But the Mac Mini might do a better job in its server duties than keeping an iMac running all the time (like I am now) so I'm torn about which way to go. Considering that money IS a factor, what's the general recommendation for our needs? I know non-Mac is probably the cheapest options, but I'd like to stick in the Apple ecosystem for it's ease of compatibility with the way I've already got everything working.
 
You have certainly thought things out real well. There is one other option you could consider, but I have a question. For your "work" iMac, how much of the 1 TB do you use? And are you using any of it for just storage of various files? As it is, you have the 4TB WD drive that I suspect you would use with the new office machine.

Also, how much space on that external WD drive are you using?

If you did get another iMac, have you researched how much you could sell your current one for? Even if it's a 2012, that's not too "old". I recently sold my late 2012 Mac Mini with a core i7 processor, a 256 gig SSD, and 8 gig of Ram, for $250. (Helped a lot that it was in excellent condition, both externally and from a software perspective). And in fact, I actually got 3 bids for it, all close in price. (I subsequently purchased a late 2018 Mac Mini for $1,029 total, with a core i5 processor, a 256 gig SSD, and 8 gig of Ram, and I am quite pleased with it). I had used the late 2012 for more than 6 1/2 years.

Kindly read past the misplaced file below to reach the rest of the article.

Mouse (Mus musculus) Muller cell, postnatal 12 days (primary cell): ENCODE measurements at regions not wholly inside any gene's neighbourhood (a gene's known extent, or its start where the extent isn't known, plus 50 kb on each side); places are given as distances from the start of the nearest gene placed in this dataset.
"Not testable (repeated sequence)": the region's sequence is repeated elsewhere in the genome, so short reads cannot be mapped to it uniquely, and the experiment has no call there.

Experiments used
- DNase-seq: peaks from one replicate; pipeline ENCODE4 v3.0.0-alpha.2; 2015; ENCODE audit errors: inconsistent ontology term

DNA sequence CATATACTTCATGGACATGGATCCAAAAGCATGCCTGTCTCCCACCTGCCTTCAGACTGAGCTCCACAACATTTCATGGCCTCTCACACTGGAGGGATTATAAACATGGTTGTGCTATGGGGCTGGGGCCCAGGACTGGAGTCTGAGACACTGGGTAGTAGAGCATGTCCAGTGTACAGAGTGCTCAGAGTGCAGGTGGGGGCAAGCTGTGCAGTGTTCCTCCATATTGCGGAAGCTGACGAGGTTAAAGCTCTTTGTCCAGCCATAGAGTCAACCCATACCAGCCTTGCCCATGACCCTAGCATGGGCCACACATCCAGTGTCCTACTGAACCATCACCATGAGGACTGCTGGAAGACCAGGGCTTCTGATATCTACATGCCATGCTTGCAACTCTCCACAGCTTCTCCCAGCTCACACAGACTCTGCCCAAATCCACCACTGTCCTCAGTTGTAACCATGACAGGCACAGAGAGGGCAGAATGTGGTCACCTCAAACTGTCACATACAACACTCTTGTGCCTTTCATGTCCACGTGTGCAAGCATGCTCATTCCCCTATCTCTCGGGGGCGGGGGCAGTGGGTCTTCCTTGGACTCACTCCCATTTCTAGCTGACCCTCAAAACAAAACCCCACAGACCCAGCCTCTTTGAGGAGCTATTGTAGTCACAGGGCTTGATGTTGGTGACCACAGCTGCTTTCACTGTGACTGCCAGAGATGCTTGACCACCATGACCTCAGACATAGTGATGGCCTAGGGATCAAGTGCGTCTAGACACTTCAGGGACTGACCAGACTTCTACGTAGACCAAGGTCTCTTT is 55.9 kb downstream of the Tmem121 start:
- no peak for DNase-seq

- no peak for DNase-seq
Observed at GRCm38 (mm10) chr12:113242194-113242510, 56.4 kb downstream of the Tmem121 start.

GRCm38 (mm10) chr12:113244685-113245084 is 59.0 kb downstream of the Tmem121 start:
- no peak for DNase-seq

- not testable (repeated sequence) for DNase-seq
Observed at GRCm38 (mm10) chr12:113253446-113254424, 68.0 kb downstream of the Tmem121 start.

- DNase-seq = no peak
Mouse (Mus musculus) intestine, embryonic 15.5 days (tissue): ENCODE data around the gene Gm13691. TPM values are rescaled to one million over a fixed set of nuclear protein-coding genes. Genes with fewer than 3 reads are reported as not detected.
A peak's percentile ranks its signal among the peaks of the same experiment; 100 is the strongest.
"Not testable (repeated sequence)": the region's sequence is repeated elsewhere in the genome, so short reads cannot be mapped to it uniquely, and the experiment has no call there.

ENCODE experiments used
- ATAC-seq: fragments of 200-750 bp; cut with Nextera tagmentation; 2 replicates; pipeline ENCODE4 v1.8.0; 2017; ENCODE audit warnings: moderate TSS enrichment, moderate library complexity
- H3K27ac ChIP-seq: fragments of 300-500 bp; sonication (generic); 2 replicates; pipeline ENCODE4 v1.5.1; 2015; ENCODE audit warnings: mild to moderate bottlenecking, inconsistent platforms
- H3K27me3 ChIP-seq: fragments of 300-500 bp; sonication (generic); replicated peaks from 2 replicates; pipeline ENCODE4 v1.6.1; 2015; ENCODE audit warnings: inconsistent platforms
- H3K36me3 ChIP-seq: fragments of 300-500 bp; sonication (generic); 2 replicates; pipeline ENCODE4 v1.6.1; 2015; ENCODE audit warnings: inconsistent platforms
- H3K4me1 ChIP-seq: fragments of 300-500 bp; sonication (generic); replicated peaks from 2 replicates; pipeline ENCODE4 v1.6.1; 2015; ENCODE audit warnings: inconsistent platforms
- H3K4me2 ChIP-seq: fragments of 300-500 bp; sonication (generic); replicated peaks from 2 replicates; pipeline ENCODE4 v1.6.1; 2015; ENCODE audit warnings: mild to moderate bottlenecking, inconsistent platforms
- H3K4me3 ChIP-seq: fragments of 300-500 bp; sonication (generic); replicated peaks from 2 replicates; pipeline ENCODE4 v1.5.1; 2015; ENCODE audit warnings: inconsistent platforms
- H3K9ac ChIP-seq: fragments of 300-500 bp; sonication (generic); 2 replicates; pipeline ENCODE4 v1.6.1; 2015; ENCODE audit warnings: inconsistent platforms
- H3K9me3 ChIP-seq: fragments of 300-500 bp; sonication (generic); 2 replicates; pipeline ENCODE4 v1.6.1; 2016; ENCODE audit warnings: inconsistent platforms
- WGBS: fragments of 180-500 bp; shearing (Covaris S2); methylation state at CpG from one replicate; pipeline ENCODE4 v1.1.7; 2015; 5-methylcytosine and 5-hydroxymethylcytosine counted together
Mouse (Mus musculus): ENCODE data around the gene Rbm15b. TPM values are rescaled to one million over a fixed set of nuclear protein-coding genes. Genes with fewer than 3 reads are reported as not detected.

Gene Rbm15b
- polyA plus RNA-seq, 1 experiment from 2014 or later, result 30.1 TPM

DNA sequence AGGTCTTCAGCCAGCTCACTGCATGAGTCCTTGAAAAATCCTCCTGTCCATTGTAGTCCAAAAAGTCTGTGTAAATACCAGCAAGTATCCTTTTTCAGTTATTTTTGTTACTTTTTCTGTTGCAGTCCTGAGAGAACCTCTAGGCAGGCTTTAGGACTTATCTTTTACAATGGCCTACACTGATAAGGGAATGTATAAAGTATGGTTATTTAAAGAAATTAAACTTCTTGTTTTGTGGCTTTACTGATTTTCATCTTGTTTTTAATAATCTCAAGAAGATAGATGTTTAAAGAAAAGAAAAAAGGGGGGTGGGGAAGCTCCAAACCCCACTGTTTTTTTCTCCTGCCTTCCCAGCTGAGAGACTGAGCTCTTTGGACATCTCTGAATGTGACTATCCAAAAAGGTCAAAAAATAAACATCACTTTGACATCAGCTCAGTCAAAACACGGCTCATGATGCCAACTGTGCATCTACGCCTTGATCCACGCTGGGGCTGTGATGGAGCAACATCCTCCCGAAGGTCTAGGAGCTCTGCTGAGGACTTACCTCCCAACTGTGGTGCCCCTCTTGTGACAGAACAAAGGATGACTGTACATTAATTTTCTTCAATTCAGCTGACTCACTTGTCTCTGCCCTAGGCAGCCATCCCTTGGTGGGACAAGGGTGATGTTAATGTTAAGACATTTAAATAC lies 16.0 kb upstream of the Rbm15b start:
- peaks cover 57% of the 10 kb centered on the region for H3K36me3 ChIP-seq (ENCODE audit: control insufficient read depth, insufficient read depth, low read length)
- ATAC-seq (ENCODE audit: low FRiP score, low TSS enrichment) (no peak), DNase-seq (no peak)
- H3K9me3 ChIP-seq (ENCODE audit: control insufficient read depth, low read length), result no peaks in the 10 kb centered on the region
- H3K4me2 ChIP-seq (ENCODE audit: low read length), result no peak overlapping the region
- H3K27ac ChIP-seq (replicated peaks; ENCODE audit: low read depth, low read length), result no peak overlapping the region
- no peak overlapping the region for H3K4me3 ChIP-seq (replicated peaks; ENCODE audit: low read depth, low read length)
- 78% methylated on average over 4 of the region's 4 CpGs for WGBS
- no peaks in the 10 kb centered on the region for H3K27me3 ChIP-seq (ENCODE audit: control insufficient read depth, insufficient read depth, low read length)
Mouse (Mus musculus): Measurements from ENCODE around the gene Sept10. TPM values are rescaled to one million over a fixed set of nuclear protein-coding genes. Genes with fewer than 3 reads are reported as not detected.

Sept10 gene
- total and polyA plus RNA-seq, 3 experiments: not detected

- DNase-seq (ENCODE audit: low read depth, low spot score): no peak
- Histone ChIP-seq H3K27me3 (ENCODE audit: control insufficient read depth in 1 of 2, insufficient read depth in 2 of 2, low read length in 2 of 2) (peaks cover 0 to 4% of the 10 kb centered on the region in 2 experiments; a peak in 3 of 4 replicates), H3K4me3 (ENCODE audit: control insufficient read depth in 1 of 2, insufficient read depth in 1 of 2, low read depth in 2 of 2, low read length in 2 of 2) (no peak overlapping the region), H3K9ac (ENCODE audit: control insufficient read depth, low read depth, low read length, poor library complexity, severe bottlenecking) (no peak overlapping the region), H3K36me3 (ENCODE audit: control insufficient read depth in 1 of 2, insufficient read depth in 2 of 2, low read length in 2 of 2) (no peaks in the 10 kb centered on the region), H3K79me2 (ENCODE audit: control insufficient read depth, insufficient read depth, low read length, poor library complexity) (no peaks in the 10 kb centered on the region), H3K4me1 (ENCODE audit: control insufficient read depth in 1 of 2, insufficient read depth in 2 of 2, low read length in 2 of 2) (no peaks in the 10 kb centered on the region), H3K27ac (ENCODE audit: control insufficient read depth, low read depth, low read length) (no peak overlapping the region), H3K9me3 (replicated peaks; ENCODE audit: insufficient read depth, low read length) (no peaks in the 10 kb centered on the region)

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Syrgul

macrumors member
Original poster
Mar 17, 2015
57
45
Ah, yes, I missed saying why I wanted to go 1TB on the Mini/iMac. Currently I'm running just shy of 400 GB. About 1/2 of that is our Photos library (10+ years of photos and that's with already extracting all the home videos to put in iTunes, now Movies, instead), which I could potentially move to the external drive, but on the current iMac, when I tried running it off the external, it ended up being drastically slower operating than it currently is. So I'm back to running it from the local drive for now. I wanted to leave myself room for growth so figured bumping to the iMac's starting 1TB is a good comparison.

And no, I haven't reviewed the possible resale market. Thanks, I'll look into that.
 
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D.T.

macrumors G4
Sep 15, 2011
11,051
12,436
Vilano Beach, FL
Ah, yes, I missed saying why I wanted to go 1TB on the Mini/iMac. Currently I'm running just shy of 400 GB. About 1/2 of that is our Photos library (10+ years of photos and that's with already extracting all the home videos to put in iTunes, now Movies, instead), which I could potentially move to the external drive, but on the current iMac, when I tried running it off the external, it ended up being drastically slower operating than it currently is. So I'm back to running it from the local drive for now. I wanted to leave myself room for growth so figured bumping to the iMac's starting 1TB is a good comparison.